Those New Yorkers who couldn't afford Manhattan's theaters and dining establishments in 1829 could still find free entertainment around town. On January 15th the ship Columbia arrived in port from Newcastle-on-Tyne, England. Aboard the vessel were a variety of large pieces of formed iron, which were unloaded onto wagons and carted off to the corner of Frankfort Street and Water Street - the northern stretch of the later today renamed Pearl Street, beneath the approach to the Brooklyn Bridge. There the iron sections were unloaded at the iron foundry belonging to Garrett Abeel and Edward Dunscomb. When assembled at the plant the local citizens could gawk at one of the first two locomotives in the United States, the Pride of Newcastle.
The other locomotive, the Stourbridge Lion, arrived just about the same time - under separate cover - aboard the packet boat John Jay from Liverpool at the West Point Foundry, across the Hudson from the military academy. When assembled they were both to be shipped off to Carbondale, Pennsylvania, and used to ship coal eastward up over the Moosic Mountains to Honesdale, then shipped out to the Hudson by the new Delaware & Hudson Canal. Philip Hone - who we've met before - a recent mayor of New York, had been a major backer of that canal. He was a also diarist; on May 27th he wrote: " . . . I went to Abell (sic) & Dunscomb's foundry to meet a large party of gentlemen who were assembled by invitation to see one of the new locomotive engines in operation, which was recently imported from England . . .". Ties magazine - as in railroad ties - would later write, " The two locomotives at their separate locations were mounted on blocks with wheels clear of the ground and run under full steam for observation by groups of prominent men and scientists, plus curious passers - by attracted by the show."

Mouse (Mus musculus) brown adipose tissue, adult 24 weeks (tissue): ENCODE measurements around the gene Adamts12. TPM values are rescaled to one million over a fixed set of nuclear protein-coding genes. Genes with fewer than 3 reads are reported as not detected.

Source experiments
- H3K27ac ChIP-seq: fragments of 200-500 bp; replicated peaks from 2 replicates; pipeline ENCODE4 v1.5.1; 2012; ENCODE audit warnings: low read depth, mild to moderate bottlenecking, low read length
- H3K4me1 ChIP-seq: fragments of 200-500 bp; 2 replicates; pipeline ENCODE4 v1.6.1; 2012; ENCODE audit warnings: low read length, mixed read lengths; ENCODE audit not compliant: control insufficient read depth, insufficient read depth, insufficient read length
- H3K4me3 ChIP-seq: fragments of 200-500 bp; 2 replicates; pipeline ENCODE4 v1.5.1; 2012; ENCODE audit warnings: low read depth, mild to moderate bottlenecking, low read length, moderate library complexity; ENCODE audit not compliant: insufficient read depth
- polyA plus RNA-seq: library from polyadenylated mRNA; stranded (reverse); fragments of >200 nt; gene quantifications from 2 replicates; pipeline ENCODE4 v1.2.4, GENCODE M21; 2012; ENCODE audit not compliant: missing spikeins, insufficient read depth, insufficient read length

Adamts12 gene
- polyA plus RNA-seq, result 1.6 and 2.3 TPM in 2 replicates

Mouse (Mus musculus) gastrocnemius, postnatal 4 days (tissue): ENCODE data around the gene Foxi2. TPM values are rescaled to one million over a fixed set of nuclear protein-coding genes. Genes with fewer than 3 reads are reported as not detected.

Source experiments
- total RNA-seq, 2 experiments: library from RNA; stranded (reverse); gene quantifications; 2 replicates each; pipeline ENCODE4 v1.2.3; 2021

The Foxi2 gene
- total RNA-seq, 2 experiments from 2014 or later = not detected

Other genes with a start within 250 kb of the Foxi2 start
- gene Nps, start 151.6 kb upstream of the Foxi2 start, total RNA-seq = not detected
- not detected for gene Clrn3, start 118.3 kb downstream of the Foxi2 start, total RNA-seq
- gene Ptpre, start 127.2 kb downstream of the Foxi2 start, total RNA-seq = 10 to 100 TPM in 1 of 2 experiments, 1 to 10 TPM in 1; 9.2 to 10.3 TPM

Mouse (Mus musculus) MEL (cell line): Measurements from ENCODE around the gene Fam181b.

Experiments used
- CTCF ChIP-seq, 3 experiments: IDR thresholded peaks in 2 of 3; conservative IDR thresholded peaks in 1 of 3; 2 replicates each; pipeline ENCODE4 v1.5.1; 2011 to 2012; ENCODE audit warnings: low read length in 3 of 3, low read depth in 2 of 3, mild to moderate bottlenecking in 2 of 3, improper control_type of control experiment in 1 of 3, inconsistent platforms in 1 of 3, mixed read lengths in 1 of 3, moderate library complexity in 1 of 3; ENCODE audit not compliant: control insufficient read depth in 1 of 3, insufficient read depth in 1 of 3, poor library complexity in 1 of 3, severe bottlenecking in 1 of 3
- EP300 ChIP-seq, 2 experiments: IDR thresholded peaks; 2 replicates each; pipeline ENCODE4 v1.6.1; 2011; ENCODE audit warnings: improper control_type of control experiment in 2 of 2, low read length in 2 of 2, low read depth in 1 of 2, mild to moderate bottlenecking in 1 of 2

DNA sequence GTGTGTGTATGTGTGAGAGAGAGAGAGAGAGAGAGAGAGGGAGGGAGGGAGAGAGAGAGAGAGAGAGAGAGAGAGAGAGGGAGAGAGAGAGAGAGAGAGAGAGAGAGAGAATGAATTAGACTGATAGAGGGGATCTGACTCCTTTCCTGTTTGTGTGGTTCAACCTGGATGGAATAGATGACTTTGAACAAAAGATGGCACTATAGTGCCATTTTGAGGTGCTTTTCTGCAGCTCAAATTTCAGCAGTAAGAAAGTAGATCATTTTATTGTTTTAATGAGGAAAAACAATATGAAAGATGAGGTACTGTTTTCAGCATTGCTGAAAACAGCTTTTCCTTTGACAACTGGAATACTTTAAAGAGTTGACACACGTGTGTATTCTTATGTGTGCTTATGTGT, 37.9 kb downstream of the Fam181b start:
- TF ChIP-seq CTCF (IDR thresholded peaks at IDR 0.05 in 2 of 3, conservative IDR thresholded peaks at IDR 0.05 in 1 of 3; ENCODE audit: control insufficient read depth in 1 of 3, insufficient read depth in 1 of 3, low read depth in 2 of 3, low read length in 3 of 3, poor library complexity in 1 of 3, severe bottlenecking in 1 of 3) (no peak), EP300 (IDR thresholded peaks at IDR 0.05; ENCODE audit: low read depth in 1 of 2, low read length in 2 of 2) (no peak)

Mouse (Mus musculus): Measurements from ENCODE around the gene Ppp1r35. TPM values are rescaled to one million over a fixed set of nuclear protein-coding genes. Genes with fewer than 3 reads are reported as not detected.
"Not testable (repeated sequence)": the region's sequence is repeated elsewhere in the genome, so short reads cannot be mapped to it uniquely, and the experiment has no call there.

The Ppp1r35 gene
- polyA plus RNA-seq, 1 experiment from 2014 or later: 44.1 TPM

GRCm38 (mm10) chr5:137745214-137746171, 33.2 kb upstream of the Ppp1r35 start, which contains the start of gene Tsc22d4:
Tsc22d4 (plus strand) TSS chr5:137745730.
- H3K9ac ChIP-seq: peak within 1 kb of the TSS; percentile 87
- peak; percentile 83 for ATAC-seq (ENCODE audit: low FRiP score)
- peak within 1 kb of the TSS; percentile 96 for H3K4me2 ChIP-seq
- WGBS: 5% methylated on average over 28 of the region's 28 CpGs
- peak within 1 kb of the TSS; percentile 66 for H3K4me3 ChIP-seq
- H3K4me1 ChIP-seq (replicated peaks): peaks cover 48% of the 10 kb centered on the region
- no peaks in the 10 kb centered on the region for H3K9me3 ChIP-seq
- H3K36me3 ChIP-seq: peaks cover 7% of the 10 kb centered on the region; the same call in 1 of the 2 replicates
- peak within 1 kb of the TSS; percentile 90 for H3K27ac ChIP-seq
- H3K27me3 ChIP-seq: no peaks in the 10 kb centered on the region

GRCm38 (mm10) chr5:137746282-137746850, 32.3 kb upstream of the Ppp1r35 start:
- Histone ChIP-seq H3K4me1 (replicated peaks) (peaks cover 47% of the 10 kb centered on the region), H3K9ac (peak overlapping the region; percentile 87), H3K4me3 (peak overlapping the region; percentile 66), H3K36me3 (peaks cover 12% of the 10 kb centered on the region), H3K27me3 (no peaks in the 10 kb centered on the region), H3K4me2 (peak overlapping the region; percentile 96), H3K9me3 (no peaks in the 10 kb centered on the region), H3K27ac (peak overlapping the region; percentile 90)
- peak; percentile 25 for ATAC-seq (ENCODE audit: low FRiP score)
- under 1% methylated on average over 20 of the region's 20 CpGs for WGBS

The problem was, when the machines arrived at Carbondale they proved to be too puny to do the job and a different kind of railroad, using gravity rather than steam power, had to be employed. The two British imports were put out to pasture and met various fates. Today the Lion is on display at the Smithsonian, where its remains were brought and reassembled in 1888. A replica can be seen at the Wayne County Historical Society’s Museum in Honesdale. The Pride has been lost, perhaps the victim of an explosion.
If you were the sort that considered such contrivances as railroads to be devil's devices, or if your mind was just on more divine matters, you could find other diversions around town in 1829. On January 11th the Episcopal Church at Washington and Prospect streets in Brooklyn opened a large schoolroom adjacent to the church. After a new Manhattan Dutch Reformed Church was dedicated at the end of July; their cousins over in Brooklyn dedicated their new church two months later. About this time the Brooklyn Sunday School Union was formed and members of three or four classes began annual parades around the village. In years to come the emphasis would turn to secular schools and the holiday called Brooklyn Day was born. But no matter what your religious affiliation, you could always participate in some political action this year, petitioning Congress to halt Sunday delivery of the mails. Congress jumped right on it and passed the legislation in 1912.
© 2005 David Minor / Eagles Byte
Tuesday, November 15, 2011
Monday, November 14, 2011
The 7,613 acres of Westchester County land near the Connecticut border, known as Swallowfield Patent, is created.
The Oriskany Patent, in Oneida County, is granted to Thomas Wenham and others.